September 17, 2008

Defending Their Title

If you read last week's post you know that I question the validity of team tennis, at least on a professional level. I suppose Davis Cup is, in theory, no different, but like any real fan I reserve the right to be somewhat hypocritical in my opinions.

There's something fraternal about Davis Cup -- a feeling that the teammates really are rooting for each other, that individual victories don't matter unless the whole group wins. There's a spirit of camaraderie that you don't often see in tennis.

I actually enjoy these matches.

It doesn't hurt, of course, that the U.S. won its record 32nd title last year, which gives me something to cheer for.

This weekend the Americans fly to Madrid in their quest to defend their championship and face a formidable Spanish team. Like the Russians protecting their Fed Cup title, the Americans come to the semifinals with a slightly debilitated team. My favorite James Blake bowed out of this week's match after an exhausting summer schedule and yesterday Bob Bryan, half of the #1 doubles team, withdrew due to a shoulder injury. Andy Roddick and Bob's twin Mike will be playing instead with twenty-year-old Sam Querrey and the man who recaptured my interest two weeks ago, Mardy Fish.

The Spanish, on the other hand, come with their guns a-blazin', literally -- world #1 Rafael Nadal, he of the monster biceps, leads the team comprised of a few other noteworthy names: David Ferrer, Fernando Verdasco and Feliciano Lopez.

I'm hoping the visiting team isn't too intimidated -- after all both Querry and Fish had their hugely successful U.S. Open runs ended at the hands of Nadal.

But the shake-up on the American team brings up a point that many tennis commentators have been harping on -- the future of men's tennis in the U.S.

After the glory days of Pete Sampras and Andre Agassi (and the real glory days of McEnroe and Connors), American men haven't really held onto the top spots. Roddick was ranked #1 for thirteen weeks in 2003-04 but has spent the majority of the last three years in the mid- to low-single digits. And my dear James, despite all his power and speed and resilience (not to mention his loyal fan base), has never won a major title.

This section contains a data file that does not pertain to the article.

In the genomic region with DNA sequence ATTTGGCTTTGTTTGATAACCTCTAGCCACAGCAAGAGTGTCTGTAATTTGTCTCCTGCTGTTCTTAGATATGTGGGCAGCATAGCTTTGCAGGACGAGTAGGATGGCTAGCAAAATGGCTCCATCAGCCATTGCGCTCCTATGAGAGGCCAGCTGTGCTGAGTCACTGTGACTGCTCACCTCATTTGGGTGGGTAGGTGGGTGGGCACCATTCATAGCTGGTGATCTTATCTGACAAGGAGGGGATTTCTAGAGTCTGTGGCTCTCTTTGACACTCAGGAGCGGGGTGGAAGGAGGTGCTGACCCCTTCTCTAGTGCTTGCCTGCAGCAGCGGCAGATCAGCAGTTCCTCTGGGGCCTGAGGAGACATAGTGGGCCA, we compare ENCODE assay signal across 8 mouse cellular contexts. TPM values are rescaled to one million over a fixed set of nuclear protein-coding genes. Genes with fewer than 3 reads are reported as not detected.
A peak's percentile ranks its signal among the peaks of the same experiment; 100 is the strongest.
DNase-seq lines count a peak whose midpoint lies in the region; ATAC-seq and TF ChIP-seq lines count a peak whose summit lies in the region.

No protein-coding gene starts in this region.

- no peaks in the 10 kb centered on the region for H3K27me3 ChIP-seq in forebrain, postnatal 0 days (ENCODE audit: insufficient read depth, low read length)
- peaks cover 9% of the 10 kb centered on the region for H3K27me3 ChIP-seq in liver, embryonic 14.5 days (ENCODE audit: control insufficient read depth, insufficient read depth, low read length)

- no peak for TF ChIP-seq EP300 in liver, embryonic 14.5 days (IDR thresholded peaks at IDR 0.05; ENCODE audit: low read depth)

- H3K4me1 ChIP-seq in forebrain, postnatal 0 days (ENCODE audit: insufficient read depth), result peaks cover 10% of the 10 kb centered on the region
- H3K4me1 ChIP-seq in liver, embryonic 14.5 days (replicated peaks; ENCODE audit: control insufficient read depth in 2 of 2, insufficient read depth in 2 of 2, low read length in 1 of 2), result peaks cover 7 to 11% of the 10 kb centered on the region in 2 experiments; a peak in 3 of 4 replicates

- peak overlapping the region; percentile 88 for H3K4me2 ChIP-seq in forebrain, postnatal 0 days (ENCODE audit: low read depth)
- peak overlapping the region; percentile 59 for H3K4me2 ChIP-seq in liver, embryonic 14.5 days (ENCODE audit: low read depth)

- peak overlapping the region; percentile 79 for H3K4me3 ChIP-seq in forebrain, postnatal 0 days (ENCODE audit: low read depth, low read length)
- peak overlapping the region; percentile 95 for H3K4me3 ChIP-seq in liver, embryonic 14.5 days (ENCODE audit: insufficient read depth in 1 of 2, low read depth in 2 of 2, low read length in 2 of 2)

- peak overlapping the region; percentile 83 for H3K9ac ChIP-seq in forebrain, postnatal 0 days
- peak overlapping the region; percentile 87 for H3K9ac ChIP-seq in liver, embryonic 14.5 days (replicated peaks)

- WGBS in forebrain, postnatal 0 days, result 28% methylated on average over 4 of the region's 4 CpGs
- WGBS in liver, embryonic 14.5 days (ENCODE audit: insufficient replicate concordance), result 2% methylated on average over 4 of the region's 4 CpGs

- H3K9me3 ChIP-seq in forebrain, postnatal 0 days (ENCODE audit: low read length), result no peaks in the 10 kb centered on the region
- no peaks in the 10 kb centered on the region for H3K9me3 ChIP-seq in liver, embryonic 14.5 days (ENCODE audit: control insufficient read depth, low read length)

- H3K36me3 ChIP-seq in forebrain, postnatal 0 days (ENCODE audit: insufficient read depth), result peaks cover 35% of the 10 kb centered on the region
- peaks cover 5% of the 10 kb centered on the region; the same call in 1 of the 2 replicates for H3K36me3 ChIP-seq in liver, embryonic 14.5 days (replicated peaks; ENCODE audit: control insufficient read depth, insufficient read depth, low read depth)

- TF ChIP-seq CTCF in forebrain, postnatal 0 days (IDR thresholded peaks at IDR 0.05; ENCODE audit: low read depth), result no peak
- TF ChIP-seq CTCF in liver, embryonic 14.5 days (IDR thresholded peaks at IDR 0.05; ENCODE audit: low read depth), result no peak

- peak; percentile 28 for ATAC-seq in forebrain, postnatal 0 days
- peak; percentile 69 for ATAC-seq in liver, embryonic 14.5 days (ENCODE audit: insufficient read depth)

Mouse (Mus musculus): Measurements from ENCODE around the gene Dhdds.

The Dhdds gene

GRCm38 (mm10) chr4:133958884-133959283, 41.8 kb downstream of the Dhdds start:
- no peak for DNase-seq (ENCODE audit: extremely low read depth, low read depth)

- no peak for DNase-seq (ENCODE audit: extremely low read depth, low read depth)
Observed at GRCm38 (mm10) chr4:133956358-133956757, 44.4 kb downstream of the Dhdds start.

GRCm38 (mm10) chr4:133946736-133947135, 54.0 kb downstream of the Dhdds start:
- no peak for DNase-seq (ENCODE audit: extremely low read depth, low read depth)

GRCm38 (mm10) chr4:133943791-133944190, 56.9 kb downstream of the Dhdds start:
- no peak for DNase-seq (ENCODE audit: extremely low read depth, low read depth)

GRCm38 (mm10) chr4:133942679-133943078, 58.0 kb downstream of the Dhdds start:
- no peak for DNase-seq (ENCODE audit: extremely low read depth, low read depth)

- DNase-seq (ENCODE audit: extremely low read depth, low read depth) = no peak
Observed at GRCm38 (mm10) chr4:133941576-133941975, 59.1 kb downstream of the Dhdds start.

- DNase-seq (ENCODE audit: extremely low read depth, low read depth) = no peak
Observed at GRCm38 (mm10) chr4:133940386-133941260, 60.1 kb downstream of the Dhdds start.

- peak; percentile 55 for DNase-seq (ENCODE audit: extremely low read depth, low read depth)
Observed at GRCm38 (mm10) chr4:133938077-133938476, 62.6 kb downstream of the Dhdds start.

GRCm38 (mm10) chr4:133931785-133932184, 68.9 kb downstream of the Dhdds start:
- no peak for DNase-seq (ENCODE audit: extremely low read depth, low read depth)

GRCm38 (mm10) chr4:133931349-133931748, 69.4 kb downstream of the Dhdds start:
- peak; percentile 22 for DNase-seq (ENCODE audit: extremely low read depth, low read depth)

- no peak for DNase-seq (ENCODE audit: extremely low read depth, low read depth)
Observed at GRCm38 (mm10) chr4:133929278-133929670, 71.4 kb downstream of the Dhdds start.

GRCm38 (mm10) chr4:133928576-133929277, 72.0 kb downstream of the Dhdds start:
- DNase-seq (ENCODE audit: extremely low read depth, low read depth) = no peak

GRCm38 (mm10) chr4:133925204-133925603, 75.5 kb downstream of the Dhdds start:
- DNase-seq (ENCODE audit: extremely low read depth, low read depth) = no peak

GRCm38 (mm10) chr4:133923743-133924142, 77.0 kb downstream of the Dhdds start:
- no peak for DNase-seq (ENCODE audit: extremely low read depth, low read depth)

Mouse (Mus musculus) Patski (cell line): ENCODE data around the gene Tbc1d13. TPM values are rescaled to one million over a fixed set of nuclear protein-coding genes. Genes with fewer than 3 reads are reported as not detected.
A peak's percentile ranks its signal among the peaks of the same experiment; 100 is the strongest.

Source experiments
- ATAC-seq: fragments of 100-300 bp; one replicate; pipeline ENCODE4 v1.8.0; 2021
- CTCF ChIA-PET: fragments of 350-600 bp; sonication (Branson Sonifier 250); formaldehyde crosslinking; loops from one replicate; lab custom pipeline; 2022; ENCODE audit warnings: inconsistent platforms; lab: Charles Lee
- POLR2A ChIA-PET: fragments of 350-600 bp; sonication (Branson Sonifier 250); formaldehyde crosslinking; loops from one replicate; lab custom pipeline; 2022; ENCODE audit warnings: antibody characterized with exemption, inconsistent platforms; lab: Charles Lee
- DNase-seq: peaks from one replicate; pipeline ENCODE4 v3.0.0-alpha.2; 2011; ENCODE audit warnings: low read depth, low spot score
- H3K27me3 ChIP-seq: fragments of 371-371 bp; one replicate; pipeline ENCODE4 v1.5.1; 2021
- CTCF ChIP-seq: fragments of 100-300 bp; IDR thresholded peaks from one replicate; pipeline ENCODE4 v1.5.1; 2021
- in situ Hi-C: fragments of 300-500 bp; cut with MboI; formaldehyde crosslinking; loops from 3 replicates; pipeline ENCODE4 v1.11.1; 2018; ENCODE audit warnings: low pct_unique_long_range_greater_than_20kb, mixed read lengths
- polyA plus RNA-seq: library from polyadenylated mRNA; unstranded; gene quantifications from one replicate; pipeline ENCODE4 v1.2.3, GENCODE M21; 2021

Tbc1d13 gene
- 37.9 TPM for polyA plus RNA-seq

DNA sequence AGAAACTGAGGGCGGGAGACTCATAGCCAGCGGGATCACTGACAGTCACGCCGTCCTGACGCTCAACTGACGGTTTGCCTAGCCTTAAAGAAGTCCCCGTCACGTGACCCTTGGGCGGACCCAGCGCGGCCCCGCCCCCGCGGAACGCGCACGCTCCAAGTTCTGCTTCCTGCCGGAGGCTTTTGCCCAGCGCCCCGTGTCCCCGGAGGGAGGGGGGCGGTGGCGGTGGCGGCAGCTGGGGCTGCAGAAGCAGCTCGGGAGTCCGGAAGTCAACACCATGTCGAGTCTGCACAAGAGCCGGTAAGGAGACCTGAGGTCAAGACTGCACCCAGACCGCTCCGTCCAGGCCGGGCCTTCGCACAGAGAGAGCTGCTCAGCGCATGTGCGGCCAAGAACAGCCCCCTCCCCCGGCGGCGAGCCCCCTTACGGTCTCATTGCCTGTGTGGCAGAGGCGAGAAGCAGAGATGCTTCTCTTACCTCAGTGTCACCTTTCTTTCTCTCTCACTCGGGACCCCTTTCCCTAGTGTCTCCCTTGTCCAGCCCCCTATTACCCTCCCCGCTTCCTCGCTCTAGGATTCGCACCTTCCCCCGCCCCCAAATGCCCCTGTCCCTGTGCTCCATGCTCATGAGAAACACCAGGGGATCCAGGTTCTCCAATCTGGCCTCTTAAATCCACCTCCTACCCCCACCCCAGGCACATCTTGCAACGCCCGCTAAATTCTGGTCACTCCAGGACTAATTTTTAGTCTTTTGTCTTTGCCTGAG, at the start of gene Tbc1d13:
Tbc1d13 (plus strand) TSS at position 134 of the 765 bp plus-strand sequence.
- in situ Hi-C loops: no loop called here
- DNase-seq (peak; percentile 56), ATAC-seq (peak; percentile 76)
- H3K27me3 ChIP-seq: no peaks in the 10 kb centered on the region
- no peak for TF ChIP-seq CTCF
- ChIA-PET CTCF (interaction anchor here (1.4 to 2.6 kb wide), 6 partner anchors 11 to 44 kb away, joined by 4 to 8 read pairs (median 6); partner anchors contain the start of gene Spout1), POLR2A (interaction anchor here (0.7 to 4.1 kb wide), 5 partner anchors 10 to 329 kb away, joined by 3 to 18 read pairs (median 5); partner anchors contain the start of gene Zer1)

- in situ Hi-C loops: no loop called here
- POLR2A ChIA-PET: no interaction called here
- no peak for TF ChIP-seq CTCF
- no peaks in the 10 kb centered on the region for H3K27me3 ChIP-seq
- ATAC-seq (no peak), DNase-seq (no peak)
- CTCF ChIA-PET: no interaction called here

Mardy had a great run in Flushing, of course, but still hasn't made it back into the top twenty. Robby Ginepri has had spotty success in recent years and both Taylor Dent and Justin Gimelstob have given up playing for commentating.

So the best hope in future U.S. Davis Cup titles lies in the likes of Querrey, who at #39 in the world is the highest ranked of the American "upstarts".

It's not a totally bleak picture. Querrey won in Las Vegas this year and made it to the semis in Indianapolis. He even beat former #1 Carlos Moya and took an impressive set from Nadal in New York.

But beyond him I feel our best hope lies in a few players who aren't quite in the top 100.

John Isner was my guy last year. At 6'9", the former University of Georgia star might ostensibly be better suited for a career in basketball, but in 2007 he was a menace on a different kind of hard court.

He had beaten Tim Henman and Tommy Haas en route to the finals in Washington and earned himself a wild card entry to the U.S. Open, where he made it to the third round. Earlier this year he cracked the top 100 for the first time in his career. He hasn't quite followed through during the summer season in '08, losing in the first round at all four Grand Slams, but I'm hopeful that with time we'll see more "W"'s in his book.

My other hopeful is nineteen year old Donald Young. The former Juniors champion both in New York and at Wimbledon steps onto the court with so much bling that I'm jealous, but that doesn't make him any less intimidating -- he took Blake to five sets in the first round of the U.S. Open this year and made my DVR cut out in the middle of the match since I didn't think it could possibly last as long as it did. He'll be a force, I imagine, in the coming years.

And what about Ryler DeHeart? He had to win three qualifying matches just for the chance to play Olivier Rochus at the U.S. Open. He didn't even have clean clothes for his night match against Nadal in the second round! Even though he lost in straight sets, you have to give him credit for not blanking out -- he even converted the one break point opportunity he had during the match!

It'll take a lot of work for these guys to make it to the big leagues, but they definitely can get there.

In the meantime, I'll keep rooting for my American boys this weekend. I know the road is rough, but you've all overcome worse! Good luck!

And to everyone else, as always, serve well and play hard!

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